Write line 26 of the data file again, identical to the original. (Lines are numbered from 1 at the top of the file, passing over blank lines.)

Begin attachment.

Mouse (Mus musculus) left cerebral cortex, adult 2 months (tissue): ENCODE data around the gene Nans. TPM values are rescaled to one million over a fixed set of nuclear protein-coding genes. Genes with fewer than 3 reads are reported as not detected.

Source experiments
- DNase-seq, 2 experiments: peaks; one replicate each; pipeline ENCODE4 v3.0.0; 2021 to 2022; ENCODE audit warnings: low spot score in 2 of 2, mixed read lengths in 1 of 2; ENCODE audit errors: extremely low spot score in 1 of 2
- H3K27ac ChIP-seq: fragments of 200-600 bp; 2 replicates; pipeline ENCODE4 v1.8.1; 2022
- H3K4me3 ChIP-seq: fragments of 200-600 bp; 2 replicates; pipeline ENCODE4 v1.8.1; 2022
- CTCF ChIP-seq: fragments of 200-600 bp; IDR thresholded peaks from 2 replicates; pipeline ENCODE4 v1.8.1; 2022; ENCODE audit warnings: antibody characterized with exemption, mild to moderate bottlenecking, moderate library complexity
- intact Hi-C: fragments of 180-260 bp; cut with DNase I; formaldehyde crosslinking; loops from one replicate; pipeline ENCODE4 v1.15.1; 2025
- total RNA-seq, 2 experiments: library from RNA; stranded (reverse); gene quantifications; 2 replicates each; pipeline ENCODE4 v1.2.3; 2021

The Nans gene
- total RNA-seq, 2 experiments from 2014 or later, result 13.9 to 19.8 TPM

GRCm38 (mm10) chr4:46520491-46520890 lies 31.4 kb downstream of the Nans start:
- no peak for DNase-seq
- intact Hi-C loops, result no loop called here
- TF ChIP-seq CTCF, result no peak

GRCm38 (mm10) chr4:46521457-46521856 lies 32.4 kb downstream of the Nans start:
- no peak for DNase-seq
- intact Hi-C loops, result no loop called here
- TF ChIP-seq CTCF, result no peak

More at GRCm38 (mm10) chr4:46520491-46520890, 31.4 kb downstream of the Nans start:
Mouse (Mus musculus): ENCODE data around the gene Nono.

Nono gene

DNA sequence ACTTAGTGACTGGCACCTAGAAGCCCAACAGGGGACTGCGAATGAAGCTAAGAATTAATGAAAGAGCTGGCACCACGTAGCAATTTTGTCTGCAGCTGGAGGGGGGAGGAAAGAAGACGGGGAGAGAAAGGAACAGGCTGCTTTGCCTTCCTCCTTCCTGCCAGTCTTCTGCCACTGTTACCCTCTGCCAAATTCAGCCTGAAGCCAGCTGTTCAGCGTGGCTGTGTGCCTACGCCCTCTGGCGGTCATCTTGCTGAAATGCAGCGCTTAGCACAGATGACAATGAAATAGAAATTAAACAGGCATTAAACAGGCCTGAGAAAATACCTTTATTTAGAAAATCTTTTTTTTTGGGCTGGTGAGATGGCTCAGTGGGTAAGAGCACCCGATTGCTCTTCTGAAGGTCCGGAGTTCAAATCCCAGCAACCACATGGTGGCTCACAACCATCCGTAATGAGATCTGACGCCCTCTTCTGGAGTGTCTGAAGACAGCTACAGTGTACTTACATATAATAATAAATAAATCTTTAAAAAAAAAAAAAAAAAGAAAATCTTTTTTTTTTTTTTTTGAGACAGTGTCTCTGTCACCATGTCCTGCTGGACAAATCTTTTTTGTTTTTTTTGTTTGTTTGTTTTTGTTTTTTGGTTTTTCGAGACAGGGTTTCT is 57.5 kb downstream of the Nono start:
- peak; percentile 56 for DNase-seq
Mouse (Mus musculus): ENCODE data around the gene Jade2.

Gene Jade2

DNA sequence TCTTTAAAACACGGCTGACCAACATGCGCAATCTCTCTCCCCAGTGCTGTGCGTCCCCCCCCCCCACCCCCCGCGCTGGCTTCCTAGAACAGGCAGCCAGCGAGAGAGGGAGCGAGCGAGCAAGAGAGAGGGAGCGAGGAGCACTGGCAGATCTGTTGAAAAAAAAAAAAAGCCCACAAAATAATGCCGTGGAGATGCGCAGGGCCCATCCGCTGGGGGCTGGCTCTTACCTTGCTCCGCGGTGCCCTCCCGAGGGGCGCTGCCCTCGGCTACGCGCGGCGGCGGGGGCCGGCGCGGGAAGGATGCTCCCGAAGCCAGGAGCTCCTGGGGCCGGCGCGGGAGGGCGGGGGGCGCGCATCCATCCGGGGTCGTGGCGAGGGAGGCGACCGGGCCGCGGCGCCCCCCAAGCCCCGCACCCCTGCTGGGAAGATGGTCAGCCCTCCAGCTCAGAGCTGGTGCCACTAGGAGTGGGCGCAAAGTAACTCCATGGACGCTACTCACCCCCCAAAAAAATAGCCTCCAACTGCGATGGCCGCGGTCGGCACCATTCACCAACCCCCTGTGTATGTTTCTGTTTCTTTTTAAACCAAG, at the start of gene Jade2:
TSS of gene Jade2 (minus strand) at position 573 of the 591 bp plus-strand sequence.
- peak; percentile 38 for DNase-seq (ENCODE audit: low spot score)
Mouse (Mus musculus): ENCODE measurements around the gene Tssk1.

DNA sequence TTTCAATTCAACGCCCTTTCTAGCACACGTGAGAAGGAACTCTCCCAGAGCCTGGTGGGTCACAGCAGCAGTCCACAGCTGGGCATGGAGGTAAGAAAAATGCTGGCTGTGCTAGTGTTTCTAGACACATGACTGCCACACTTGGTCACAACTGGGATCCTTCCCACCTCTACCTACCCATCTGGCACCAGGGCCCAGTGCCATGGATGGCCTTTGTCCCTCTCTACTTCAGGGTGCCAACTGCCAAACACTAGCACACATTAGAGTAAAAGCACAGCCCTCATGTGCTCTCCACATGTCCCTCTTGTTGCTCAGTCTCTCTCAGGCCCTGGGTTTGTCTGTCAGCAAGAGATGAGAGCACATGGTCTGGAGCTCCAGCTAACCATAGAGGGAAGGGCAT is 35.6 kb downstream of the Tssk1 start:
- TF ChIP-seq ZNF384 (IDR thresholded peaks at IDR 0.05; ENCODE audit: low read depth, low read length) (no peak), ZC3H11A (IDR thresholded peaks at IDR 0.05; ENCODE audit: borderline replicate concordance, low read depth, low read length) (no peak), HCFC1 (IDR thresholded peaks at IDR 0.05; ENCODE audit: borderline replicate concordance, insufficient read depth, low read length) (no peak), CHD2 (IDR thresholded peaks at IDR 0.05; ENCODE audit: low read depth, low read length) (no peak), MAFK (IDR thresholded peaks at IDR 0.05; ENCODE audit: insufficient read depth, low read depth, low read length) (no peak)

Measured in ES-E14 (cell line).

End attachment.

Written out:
DNA sequence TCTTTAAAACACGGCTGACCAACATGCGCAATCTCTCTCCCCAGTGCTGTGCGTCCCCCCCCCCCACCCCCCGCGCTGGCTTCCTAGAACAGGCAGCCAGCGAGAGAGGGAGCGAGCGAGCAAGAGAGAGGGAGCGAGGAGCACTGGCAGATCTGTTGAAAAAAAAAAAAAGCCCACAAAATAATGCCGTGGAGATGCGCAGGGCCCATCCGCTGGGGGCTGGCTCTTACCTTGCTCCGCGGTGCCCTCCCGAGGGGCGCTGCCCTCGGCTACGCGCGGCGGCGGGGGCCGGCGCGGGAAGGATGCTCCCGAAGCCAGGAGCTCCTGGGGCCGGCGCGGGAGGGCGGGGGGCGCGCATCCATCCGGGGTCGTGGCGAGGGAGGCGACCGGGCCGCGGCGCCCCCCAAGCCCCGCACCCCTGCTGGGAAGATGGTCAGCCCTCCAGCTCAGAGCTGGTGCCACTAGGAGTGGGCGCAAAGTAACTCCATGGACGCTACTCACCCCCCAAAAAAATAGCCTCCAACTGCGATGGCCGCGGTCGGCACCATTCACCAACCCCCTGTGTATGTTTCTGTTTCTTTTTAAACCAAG, at the start of gene Jade2: